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English Baptists have perhaps made less use of the press than any other great communion. The only publishers who showed much enterprise were Button, the minister of Dean Street in Southward, Winks of Loughborough, and Wilkins of Derby. From the literary side, as distinct from the commercial, Baptists were long content to be allowed a very minor place in the Monthly Review 1749-1845, the Evangelical Magazine till a quarrel in 1812, and the Protestant Dissenters' Magazine; the Eclectic Review profited largely by Foster and Hall, but was not managed by a Baptist; the Monthly; Repository found only Unitarian Baptists to write for it. The Christian Reformer of 1815-1863 had a slight tinge. A list of the more important Baptist periodicals may be useful, though no attempt is made to enumerate those with a purely local circulation, the circular letters of associations, or the annual reports of societies.

The General Baptist Year-book came out for more than a century, 1787 to 1891. Rippon soon followed suit for the Particular Baptists, but his Register though it widened its scope till there was very little Baptist in it, lasted only; from 1790 to' 1802. The Baptist Missionary Society began its Periodical Accounts with 1792; and with 1819 converted these into a monthly Missionary Herald, and a yearly; Report; these are the oldest we have, a fine testimony to the spirit which energizes and vitalizes even the home churches. The General Baptist Magazine started in 1798 as a speculation of Dan Taylor; when he could not afford to carry it on, the New Connexion in 1802 asked his brother

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Adam to edit the G.B. Repository; with 1822 the title was enlarged to say that it was also the Missionary Observer. With minor changes of title, and variations of frequency, this continued till 1891. The amalgamation of that year merged it then into the Baptist Union Magazine, which in 1896 was re-named the Church and Household, anid soon flickered out.

The Particular Baptists really felt their feet only in 1809, when a west-country association planned and started the Baptist Magazine, printed .and published at first in Tiverton, and soon transferred to London. It just failed to celebrate a centenary. The attainment of peace in 1815 probably influenced the start of the Irish Chronicle, four years later. This and the Herald were usually bound up with the Baptist Magazine, though a separate edition was apparently available. A quarterly ran from 1822 to 1844, News from Afar. In 1825 a New Baptist Magazine and Evangelical Repository appeared, which soon changed its name, anid in 1832 amalgamated with the B.M. The Baptist Reporter and Tract Magazine was published and edited by Winks from 1825 for forty years; though he was of the New: Connexion, he gave ample space to the doings of all evangelical Baptists. On the other hand, the General Baptist Advocate of 1830 appealed only to the Unitarian section, and struggled only for a few years. But Winks also issued a G.B. Home Missionary Register, whose fortunes are obscure.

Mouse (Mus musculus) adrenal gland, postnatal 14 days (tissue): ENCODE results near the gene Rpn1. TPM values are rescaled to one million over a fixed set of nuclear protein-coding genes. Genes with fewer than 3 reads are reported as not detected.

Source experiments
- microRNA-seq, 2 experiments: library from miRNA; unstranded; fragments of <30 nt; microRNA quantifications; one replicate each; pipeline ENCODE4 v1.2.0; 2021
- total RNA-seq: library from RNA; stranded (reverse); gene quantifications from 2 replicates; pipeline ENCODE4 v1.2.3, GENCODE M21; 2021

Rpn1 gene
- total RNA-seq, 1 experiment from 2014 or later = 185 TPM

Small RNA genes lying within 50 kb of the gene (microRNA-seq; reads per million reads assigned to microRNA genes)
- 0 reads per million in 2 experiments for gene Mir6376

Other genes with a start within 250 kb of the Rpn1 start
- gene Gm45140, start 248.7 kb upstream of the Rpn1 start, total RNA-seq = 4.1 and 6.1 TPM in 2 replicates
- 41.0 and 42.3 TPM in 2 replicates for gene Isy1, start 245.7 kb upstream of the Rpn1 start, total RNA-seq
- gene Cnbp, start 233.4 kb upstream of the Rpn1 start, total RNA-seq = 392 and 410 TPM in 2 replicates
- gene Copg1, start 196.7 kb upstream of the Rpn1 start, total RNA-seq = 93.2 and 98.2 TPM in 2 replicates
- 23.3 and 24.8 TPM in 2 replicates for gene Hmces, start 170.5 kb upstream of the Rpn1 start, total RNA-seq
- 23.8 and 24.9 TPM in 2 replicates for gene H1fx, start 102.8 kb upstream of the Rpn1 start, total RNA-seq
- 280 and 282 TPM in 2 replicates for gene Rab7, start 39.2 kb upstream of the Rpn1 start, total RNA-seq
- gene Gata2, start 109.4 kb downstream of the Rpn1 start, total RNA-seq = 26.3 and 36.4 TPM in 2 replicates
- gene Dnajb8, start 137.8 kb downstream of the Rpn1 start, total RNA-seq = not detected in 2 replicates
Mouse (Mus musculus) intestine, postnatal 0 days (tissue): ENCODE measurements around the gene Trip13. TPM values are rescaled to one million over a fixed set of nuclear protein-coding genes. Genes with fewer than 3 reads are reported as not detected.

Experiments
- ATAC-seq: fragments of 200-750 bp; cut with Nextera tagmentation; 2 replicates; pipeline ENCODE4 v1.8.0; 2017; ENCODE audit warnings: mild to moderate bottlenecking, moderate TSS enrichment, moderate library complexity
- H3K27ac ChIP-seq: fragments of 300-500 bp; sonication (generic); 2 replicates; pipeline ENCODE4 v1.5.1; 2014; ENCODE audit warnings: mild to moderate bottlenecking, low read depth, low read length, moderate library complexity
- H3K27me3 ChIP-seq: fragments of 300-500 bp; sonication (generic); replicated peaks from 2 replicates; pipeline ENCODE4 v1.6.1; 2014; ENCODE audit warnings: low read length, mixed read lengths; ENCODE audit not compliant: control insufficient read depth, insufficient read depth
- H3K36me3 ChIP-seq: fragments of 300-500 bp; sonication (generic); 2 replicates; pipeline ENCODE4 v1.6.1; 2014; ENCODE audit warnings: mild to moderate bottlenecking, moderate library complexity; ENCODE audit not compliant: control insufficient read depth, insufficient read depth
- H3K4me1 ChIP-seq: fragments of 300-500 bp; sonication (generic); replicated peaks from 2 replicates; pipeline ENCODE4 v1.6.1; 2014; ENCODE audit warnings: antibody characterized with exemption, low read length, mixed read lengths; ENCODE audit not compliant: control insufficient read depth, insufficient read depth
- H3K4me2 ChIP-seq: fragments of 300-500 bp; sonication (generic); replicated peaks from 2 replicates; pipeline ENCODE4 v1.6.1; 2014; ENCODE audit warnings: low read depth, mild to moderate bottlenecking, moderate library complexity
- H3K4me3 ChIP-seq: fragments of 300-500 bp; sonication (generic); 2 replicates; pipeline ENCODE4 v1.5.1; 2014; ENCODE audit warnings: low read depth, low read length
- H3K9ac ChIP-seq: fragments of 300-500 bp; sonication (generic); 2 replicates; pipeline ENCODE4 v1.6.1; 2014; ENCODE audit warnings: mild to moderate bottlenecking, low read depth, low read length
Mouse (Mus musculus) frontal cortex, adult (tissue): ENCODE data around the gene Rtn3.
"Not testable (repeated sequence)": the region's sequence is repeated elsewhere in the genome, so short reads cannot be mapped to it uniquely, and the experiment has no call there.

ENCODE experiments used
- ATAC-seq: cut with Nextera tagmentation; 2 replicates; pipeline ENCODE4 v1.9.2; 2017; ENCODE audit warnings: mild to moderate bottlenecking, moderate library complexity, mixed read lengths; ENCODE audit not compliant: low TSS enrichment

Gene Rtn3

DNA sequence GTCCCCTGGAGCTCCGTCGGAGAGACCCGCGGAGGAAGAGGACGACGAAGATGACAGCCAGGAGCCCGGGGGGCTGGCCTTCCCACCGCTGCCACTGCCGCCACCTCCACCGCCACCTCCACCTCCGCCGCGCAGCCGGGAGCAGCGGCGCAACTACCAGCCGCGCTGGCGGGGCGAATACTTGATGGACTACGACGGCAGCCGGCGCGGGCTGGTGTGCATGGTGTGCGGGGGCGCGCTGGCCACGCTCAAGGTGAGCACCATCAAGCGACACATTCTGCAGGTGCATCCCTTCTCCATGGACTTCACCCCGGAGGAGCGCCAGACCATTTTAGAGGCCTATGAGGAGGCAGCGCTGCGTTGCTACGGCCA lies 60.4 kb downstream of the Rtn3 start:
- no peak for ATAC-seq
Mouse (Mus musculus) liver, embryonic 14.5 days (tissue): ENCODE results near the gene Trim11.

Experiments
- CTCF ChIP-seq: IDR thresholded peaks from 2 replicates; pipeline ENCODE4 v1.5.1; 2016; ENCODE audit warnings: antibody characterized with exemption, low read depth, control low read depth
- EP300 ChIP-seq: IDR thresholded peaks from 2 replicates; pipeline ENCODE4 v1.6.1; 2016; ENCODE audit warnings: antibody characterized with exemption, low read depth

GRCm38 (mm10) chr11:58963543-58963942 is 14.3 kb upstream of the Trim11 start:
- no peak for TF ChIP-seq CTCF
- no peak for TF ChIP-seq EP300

The growing liberality of the P.B. led' to fresh efforts from the opponents of Fullerism. Zion's Trumpet, or the Penny Spiritual Magazine ran from 1833 to 1868; The Gospel Herald or Poor Man's Magazine. started at the same time and' may still be obtained. Also The Gospel Standard or Feeble Christian's Support from 1835. Three years later the Primitive Communionist began,. and under the title


Primitive Church. Magazine was the organ of the society which founded Manchester College; it died soon afterwards, in 1869. The Earthen Vessel and Christian Record and Review started in 1845 and is still published. The Baptist Examiner of 1844 was a flash in the pan; the Baptist Record and Biblical Repository held out only 1844 to 1849.

The Baptist Union enlarged its reports with 1841 into the Baptist Manual, which with 1859 changed title into Baptist Handbook, and is a hardy annual. The Church followed in 1844, amalgamating in 1891. The Christian Pioneer appeared from 1846 to 1883. The Juvenile Missionary Herald of 1845 delights young readers still with adventures in Wonderlands. Evidently the lustrum 1842-1846 was most stirring in denominational annals.

With 1854 the Baptist Messenger and Chronicle of the Churches made its bow, the Freeman following next year, known now as the Baptist Times. The Voice of Truth of 1860 lived only eight years. And the period 1865-1869 saw the. death of three other Baptist periodicals besides the Eclectic.

Against this mortality is to be set the Baptist Sunday School Magazine and Family Instructor: but its Career was apparently as short as its title was long, just as a platform labelled "Hurdlow, station for Longuor and Monyash" is probably miles away from any population. The Sword and the Trowel has however fought its way. along since 1865. But a second Baptist Record promoted by Evans of Scarborough, appeared. only twice in 1871.

With 1873 the Baptist came into being, and its absorption by the Baptist Times is quite recent. The Baptist Visitor and the Bond of Union are also in living memory. In other quarters of the United Kingdom there have been Seren Gomer, the Scottish Baptist Maga-


zine of 1874 and the Irish Baptist Magazine of 1877. The Oriental Baptist of Calcutta revived from 1848 till 1861 the glories of the days of Carey. But to deal with periodicals within the empire would be a far more intricate study. The above list my help a student to know sources for the story of the last century and a quarter.

Digitised for September 2022 by Robert I. Bradshaw. This material is in the public domain.